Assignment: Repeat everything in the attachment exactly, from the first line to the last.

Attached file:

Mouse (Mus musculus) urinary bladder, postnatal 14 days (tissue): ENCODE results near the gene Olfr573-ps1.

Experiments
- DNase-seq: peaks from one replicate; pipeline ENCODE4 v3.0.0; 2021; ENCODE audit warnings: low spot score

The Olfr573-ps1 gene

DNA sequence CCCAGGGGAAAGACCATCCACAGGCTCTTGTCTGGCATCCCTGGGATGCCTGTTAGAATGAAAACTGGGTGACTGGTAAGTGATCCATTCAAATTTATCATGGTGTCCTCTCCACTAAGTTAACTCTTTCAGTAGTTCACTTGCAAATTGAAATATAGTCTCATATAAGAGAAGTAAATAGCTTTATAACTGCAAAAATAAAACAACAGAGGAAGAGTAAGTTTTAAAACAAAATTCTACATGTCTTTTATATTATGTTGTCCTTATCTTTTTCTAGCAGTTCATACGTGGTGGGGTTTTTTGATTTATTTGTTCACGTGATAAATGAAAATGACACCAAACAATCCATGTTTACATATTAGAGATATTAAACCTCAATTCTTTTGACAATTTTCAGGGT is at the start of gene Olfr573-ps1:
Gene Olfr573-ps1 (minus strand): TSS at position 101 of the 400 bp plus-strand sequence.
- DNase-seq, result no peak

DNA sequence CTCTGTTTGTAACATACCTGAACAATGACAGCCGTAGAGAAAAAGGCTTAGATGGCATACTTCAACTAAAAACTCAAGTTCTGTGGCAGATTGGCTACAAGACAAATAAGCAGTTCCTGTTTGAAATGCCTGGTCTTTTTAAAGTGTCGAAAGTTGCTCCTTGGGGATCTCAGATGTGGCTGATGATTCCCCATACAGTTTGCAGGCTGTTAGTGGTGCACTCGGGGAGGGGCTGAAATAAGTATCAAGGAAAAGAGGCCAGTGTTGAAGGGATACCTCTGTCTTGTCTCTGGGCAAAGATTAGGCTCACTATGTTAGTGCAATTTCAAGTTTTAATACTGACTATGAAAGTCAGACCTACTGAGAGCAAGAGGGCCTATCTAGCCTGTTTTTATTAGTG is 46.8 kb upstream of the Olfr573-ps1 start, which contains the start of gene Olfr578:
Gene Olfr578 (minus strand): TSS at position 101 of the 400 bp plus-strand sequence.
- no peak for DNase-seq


Mouse (Mus musculus) urinary bladder, postnatal 14 days (tissue): ENCODE results near the gene Olfr573-ps1.

Experiments
- DNase-seq: peaks from one replicate; pipeline ENCODE4 v3.0.0; 2021; ENCODE audit warnings: low spot score

The Olfr573-ps1 gene

DNA sequence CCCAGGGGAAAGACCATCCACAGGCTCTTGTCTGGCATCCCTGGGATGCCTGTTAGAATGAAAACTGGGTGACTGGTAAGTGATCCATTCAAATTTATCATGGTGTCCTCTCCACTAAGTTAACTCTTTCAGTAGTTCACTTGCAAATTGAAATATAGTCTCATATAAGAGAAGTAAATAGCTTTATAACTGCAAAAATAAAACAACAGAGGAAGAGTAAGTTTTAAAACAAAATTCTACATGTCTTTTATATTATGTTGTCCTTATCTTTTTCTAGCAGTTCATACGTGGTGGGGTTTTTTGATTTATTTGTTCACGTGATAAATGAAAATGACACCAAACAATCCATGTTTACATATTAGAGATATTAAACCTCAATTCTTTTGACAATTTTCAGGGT is at the start of gene Olfr573-ps1:
Gene Olfr573-ps1 (minus strand): TSS at position 101 of the 400 bp plus-strand sequence.
- DNase-seq, result no peak

DNA sequence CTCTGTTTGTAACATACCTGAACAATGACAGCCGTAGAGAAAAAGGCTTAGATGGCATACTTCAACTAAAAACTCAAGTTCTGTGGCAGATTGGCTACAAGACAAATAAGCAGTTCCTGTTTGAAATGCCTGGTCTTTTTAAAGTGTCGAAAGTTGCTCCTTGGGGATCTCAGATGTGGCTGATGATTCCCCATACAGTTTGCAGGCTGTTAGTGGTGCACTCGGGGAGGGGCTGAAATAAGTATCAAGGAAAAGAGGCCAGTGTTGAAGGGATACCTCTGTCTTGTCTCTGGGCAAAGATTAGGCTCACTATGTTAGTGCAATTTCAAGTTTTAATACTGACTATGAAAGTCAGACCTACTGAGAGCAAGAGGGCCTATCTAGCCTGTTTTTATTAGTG is 46.8 kb upstream of the Olfr573-ps1 start, which contains the start of gene Olfr578:
Gene Olfr578 (minus strand): TSS at position 101 of the 400 bp plus-strand sequence.
- no peak for DNase-seq